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"Human beings hardly ever learn from the experience of others. They learn; when they do, which isn't often, on their own, the hard way."
- Robert Heinlein

Space Sailing  
  Using the solar wind to propel a space vessel.  

This appears to be the first direct reference to the idea of using the solar wind for a space-going sailing vessel. However, see caveats below.

"A form of space sailing might be developed which used the repulsive effect of the Sun's rays instead of wind. A space vessel spreading its large, metallic wings, acres in extent, to the full, might be blown to the limit of Neptune's orbit. Then, to increase its speed, it would tack, close-hauled, down the gravitational field, spreading full sail again as it rushed past the Sun."
Technovelgy from The World, The Flesh And The Devil, by J.D. Bernal.
Published by Kegan Paul, Trench, Trubner & Co. in 1929
Additional resources -

In the 1920's, Konstantin Tsiolkovsky and Fridrich Tsander wrote about "using tremendous mirrors of very thin sheets... using the pressure of sunlight to attain cosmic velocities."

The first person to suggest solar sailing was probably Johannes Kepler, in a 1608 letter to Galileo: "Provide ships or sails adapted to the heavenly breezes, and there will be some who will brave even that void.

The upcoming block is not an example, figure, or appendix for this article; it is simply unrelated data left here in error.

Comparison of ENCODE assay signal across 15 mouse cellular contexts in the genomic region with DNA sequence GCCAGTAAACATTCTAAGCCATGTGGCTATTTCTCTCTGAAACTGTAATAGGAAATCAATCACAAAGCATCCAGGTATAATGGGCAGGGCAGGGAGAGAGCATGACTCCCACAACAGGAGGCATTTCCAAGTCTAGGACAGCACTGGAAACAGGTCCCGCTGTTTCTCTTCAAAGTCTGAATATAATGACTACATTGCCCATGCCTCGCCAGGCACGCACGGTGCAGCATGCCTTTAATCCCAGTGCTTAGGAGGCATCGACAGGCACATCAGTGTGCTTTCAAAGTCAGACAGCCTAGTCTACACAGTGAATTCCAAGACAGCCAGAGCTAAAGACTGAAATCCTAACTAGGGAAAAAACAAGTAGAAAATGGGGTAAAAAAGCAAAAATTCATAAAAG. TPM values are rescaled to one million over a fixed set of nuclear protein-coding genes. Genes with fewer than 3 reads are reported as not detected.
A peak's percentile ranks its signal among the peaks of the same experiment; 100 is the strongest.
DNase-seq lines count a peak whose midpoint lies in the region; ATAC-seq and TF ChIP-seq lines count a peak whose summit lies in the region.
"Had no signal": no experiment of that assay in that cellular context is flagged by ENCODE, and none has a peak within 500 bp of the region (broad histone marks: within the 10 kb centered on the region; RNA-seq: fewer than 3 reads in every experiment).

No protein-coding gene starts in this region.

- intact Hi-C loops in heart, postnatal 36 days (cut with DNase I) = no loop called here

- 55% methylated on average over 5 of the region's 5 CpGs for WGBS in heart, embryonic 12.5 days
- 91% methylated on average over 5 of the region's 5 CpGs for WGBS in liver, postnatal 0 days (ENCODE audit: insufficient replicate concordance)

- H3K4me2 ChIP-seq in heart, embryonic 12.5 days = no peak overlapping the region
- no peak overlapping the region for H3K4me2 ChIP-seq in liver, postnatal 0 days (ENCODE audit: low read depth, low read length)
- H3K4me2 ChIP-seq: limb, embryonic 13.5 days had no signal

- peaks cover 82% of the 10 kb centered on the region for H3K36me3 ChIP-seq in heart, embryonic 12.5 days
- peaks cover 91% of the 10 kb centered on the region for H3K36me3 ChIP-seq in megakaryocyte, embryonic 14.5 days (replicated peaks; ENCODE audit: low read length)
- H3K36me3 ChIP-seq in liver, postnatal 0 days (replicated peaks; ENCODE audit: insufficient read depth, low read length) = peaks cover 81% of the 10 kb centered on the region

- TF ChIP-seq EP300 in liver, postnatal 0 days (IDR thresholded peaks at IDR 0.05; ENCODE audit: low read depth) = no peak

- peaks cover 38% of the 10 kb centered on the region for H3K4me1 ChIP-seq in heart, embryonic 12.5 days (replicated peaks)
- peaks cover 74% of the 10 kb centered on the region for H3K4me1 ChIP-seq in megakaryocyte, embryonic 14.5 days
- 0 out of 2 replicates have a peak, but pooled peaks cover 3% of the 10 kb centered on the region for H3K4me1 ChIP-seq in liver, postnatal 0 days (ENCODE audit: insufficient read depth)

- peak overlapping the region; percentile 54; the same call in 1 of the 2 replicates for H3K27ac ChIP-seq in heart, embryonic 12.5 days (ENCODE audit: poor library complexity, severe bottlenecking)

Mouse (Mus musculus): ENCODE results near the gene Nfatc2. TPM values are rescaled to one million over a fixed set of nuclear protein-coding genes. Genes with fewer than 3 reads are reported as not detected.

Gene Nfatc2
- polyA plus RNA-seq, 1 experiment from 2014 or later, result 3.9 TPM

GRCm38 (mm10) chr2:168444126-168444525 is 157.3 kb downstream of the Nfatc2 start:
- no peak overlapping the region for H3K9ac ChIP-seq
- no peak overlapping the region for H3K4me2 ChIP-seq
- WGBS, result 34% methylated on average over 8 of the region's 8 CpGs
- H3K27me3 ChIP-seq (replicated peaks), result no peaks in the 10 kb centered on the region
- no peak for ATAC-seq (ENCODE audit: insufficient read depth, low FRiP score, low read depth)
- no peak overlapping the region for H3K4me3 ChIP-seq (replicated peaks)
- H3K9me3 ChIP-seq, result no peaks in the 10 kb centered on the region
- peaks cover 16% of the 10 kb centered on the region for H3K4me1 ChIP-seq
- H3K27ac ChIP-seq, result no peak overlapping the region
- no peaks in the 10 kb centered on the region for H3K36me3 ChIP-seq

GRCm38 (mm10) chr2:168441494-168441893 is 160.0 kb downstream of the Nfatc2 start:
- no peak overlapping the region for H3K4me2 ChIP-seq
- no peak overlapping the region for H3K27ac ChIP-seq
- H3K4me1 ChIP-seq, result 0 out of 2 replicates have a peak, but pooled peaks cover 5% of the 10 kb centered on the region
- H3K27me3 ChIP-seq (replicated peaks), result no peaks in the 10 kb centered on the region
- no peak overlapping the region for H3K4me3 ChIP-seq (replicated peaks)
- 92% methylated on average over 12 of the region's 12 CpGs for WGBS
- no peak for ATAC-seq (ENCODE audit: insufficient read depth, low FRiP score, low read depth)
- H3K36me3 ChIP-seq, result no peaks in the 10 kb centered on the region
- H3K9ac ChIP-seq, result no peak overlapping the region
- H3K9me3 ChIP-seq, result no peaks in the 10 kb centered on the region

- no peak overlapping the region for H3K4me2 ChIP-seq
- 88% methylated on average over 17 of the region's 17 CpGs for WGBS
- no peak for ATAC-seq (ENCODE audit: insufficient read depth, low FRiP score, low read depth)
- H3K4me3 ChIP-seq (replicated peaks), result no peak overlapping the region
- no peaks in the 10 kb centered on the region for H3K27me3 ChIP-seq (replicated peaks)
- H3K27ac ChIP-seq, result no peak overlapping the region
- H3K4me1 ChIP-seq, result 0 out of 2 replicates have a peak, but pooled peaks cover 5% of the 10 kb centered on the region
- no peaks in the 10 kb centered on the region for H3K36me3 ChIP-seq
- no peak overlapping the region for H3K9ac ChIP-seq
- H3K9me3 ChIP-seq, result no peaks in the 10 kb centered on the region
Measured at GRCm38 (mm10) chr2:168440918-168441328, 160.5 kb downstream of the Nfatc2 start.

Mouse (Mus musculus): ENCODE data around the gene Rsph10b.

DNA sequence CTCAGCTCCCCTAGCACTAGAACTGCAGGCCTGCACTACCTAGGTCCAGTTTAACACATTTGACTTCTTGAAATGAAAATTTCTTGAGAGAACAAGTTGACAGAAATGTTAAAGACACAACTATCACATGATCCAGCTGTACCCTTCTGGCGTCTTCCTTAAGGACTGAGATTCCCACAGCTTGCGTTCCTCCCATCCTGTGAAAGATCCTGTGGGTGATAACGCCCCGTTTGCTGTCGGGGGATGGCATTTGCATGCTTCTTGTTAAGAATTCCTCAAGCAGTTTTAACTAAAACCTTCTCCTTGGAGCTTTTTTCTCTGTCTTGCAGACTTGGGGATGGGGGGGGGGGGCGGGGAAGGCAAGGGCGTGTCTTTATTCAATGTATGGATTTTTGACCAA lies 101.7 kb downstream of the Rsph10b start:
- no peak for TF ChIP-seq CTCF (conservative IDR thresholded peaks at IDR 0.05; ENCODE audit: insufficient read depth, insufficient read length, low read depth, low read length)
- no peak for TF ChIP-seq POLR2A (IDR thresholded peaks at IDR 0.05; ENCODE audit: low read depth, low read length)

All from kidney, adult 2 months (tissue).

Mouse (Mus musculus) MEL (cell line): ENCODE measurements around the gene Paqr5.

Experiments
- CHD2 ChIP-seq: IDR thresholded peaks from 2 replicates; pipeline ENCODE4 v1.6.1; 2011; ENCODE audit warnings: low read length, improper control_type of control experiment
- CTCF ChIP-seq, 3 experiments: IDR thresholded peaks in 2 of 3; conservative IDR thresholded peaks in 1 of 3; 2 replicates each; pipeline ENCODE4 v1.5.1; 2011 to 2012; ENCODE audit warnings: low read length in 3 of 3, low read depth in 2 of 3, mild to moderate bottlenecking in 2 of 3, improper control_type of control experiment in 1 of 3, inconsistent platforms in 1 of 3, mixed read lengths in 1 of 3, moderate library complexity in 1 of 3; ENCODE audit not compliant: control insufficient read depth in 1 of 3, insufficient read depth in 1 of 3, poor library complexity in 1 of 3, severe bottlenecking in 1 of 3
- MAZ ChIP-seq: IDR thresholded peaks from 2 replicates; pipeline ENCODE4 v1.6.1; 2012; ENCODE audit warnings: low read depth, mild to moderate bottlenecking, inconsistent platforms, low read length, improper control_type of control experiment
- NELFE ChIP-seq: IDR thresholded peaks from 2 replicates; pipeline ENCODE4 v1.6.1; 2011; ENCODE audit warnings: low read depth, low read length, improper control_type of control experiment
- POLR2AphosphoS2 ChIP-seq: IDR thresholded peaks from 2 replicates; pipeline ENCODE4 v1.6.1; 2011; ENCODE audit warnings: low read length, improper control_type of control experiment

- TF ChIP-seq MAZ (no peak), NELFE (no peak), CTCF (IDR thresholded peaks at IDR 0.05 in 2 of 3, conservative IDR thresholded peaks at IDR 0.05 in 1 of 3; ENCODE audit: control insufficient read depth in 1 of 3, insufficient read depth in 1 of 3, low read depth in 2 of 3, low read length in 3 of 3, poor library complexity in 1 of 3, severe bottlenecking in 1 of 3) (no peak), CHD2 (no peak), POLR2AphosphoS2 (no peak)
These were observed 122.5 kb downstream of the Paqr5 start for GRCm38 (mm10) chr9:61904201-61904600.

Compare to these propulsion systems: Light Pressure Propulsion (1867), apergy (1880), Beam-Powered Propulsion (1931), Granton motor (1933), Vibration-Propelled Cruiser (1928), geodynes (1936), ion drive (1947), Planetary Propulsion-Blasts (1934), stardrive (1953), solar sail (light sail) (1962), Lyle drive (1961), laser cannon (1966), Bussard ramjet (1976), asymptotic drive (1976), Interstellar Laser Propulsion System (1985).

See also the longer discussion at light sails (solar sails) from Jack Vance's Sail 25.

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Additional resources:
  More Ideas and Technology from The World, The Flesh And The Devil
  More Ideas and Technology by J.D. Bernal
  Tech news articles related to The World, The Flesh And The Devil
  Tech news articles related to works by J.D. Bernal

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